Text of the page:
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Tuesday, July 31, 2018

Eats & Treats VT to OH

While on a cross country road trip from New Hampshire to Oregon, we're sampling foods along the way. (Eating out while traveling is calorie-free, isn't it?)  Here's a sampling of places we've tried from from VT to OH.

There’s always a NJ connection and we found it in Bennington, VT— The Blue Benn, a diner that’s true blue from its exterior to it's interior stool seating was shipped from our home state of NJ to Bennington, VT.


It was assembled on-site along Rte 7 in 1948 after the diner body was manufactured by the Paterson Vehicle Co., (known as Silk City) in Paterson, NJ during the 1940s. Eating here is like taking a step back in time. 
The diner’s bright blue color is a standout and after you enter it's line taking a step back in time. The classic lunch counter is complete with stool seating; there’s also booth seating, which is at a premium most days, especially weekends. 
Check out the menu and ifs those choices aren't enough, then look at the many signs and on boards plastered behind the counter. You might need some time, there’s a lot of signs.
Here's a real treat, do you remember when diners included small, wall-mounted jukeboxes on the tables. Guess what,  they're at the the Blue Benn, where the song selection range from country classics. 1940s hits to old time rock and roll. And, you get two plays for a quarter. What a deal!
The Blue Benn is a diner in the truest sense, so don't look for gourmet cuisine. But you can find traditional favorites like pot roast, turkey dinner, meat loaf and mashed potatoes served in plentiful portions. And, like most true diners, breakfast is served all day. and that's how we celebrated Grenville's birthday here.

The Blue Benn has been featured in publications such as Vermont Life, Martha Stewart and Yankee magazines, and the New York TimesIf you go, leave the credit cards and personal checks home as it's a cash-only eatery.


Shirley’s Country Kitchen on Old French Road in Erie, PA is a local breakfast place where you have breakfast all day during open hours. t's also one of those places where everyone would know you name, if you lived there. 

Bakery items are fresh baked on site by the owner, Shirley, who formerly ran a bakery from her home. There’s seating for 50-60 people at small and large tables. We ate our breakfast before I remembered that we hadn’t taken a photo. (We were hungry that morning.)




Denny’s Ice Cream Stand on Parade St. in Erie, PA, is the place to go if you’re there on a hot summer day (as we were). This is a one-of-a-kind place that also serves fast food items, but it seems that many folks go just for the ice cream as we did.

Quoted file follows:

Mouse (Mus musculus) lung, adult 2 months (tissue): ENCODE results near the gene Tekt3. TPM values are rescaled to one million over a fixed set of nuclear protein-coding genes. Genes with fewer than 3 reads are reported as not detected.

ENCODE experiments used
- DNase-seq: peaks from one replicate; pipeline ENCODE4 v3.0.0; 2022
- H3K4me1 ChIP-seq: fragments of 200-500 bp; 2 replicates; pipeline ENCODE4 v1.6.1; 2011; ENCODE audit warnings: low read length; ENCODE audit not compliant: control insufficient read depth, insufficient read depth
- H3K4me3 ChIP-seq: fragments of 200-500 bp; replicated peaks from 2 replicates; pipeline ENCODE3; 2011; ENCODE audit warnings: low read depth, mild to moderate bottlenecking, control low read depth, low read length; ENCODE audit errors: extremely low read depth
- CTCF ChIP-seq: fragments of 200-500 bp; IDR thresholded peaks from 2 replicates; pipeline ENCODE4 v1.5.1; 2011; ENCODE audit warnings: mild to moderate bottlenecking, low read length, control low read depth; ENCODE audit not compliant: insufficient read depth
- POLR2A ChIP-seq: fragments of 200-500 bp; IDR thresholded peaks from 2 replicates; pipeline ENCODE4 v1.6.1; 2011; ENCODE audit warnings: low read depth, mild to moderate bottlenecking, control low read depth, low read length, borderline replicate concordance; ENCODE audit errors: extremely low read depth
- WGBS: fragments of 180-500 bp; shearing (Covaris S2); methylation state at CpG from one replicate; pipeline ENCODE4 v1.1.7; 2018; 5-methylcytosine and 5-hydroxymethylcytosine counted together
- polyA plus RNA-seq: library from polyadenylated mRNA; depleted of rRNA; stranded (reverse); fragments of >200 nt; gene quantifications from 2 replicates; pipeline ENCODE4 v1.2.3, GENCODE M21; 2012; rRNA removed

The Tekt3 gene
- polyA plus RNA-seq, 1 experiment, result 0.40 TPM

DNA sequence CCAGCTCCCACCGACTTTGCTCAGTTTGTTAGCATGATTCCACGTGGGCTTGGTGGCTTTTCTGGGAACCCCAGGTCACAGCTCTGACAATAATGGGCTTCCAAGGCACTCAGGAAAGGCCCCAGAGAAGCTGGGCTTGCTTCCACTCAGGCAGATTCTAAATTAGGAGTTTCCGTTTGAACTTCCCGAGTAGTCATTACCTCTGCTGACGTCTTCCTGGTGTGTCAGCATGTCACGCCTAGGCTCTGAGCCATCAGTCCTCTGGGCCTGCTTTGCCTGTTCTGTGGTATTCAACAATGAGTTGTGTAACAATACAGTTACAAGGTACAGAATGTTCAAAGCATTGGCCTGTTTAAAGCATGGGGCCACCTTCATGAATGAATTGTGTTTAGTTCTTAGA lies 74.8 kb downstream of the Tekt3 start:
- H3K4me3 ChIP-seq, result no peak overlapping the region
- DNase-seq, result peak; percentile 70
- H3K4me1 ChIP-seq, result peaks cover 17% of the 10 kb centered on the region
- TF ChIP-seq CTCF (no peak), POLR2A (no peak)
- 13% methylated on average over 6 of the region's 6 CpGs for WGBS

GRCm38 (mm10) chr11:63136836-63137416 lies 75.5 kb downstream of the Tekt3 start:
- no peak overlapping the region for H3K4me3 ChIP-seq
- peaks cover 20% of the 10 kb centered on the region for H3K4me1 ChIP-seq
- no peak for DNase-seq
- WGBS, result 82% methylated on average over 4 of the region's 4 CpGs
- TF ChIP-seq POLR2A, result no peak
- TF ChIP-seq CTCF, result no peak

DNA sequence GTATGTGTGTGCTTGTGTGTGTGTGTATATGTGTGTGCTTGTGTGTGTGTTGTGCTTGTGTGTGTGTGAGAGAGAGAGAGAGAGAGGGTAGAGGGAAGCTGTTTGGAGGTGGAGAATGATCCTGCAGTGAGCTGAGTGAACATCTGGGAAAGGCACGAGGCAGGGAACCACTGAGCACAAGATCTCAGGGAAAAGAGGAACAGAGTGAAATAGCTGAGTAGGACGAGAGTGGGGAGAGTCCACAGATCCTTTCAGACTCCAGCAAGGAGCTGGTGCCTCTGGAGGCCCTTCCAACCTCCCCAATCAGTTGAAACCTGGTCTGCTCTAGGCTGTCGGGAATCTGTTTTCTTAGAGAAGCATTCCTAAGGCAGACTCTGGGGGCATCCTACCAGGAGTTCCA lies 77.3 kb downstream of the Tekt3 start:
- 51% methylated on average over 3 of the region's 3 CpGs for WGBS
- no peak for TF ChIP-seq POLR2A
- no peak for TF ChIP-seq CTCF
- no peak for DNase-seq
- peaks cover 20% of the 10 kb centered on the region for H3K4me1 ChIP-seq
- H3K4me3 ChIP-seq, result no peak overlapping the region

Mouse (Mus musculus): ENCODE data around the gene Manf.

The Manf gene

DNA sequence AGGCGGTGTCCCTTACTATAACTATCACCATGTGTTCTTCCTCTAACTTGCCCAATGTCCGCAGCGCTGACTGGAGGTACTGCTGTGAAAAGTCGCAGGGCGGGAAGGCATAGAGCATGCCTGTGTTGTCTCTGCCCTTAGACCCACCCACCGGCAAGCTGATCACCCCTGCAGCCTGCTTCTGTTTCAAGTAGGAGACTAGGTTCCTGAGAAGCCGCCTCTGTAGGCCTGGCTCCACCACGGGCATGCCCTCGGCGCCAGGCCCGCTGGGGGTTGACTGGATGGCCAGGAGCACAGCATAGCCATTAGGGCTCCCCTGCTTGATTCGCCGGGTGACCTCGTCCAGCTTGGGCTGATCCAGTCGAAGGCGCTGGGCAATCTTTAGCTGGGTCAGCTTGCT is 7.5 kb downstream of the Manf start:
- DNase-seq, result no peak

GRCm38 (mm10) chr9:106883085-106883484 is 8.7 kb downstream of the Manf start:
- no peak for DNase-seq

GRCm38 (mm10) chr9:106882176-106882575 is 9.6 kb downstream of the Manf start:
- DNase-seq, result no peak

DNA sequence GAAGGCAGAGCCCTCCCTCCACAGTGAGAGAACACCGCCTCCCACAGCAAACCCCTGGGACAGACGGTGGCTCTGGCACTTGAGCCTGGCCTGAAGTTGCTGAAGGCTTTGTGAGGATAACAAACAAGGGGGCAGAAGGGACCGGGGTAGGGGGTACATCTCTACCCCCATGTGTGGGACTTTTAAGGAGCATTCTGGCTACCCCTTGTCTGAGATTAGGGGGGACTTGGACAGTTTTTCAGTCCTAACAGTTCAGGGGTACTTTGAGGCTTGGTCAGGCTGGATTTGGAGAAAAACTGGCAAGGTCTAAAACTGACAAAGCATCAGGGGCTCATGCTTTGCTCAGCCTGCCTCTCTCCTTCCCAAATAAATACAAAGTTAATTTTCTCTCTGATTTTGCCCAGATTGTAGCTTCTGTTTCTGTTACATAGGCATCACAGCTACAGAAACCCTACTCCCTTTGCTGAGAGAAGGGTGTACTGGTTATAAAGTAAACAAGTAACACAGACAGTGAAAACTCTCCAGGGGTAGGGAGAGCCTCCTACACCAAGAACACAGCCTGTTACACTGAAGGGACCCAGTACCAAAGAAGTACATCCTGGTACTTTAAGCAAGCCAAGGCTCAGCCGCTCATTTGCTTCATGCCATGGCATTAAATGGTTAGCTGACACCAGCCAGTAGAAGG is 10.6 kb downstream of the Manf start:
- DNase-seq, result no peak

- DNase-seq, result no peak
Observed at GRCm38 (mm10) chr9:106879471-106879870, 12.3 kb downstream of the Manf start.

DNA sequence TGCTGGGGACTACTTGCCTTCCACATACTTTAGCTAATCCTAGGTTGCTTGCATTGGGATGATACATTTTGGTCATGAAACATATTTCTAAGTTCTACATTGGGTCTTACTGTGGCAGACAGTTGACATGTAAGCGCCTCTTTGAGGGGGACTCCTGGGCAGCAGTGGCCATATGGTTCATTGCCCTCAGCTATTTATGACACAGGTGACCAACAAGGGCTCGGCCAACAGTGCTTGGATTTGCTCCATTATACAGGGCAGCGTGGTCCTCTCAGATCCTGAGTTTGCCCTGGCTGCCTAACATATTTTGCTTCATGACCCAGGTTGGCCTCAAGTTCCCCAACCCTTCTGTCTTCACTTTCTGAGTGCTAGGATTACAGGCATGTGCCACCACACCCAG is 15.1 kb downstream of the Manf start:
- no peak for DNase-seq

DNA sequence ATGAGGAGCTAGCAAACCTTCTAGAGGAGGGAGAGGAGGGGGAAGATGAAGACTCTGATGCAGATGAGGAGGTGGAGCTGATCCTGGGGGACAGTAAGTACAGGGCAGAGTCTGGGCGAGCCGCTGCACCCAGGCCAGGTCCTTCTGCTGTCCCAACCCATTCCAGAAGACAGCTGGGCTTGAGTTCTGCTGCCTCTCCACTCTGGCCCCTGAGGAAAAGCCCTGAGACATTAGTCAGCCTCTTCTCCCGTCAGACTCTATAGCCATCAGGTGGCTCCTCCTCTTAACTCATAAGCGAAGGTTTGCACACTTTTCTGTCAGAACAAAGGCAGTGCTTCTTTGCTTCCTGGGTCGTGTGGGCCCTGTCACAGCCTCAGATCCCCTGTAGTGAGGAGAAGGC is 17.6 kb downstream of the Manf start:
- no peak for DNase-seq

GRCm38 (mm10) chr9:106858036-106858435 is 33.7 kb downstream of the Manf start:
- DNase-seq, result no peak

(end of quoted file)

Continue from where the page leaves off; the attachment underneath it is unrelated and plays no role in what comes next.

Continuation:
You won’t find it anyplace else as this is its only location. It's a take-out only with just a couple of benches near the parking area, so we opted to enjoy sundaes in our car. The most popular flavor is one called is Blue Moon, which we didn't try (maybe next time).

Sure, most folks have seen or eaten at drive-ins that serve hot dogs and hamburgers. But, 
what about a place where a turkey sandwich is the featured and best known menu item and the featured beverage is frosty-cold root beer?


If you answered No, then you haven't been to the White Turkey Drive-In, Conneaut, OH. This place is a go-to local place for fast, comfort foods including not only turkey sandwiches, but burgers, hot dogs & root beer floats and more.



The White Turkey Drive-In is not named after its founders, here's a surprise — it's named after a breed of turkey. 
Years ago original owners Eddie and Marge Tuttle visited a RICHardson Root Beer stand on vacation. They liked the rich flavor of the drink so much that they bought the franchise in 1952 and opened their own restaurant. 
Here's the turkey connection. 

The Tuttles operated a turkey ranch at their Conneaut home and wanted to create a menu item to showcase their farm-raised turkey, the White Holland breed. That's how, Marge eventually created the now famous turkey sandwich which is shredded turkey meat served with mayonnaise on a hamburger-like bun. 

Yes, we ordered a turkey sandwich, but it was a "to go" order for lunch on the road and I neglected to take a photo before  devouring eating it (it was tasty). 


Root beer remains the most popular beverage and Grenville sampled one "just to make sure" it was "that good" and he said that it was.

A vintage RICHardson root beer keg on the counter is used to dispense the root beer.  

Currently, the third generation of family members operate the business which is only open during summer months. It's an outdoor dining experience with counter seating on stools or in a shaded area in back of the drive-in. If you plan to stop, leave the credit card behind, it's a cash-only dining experience.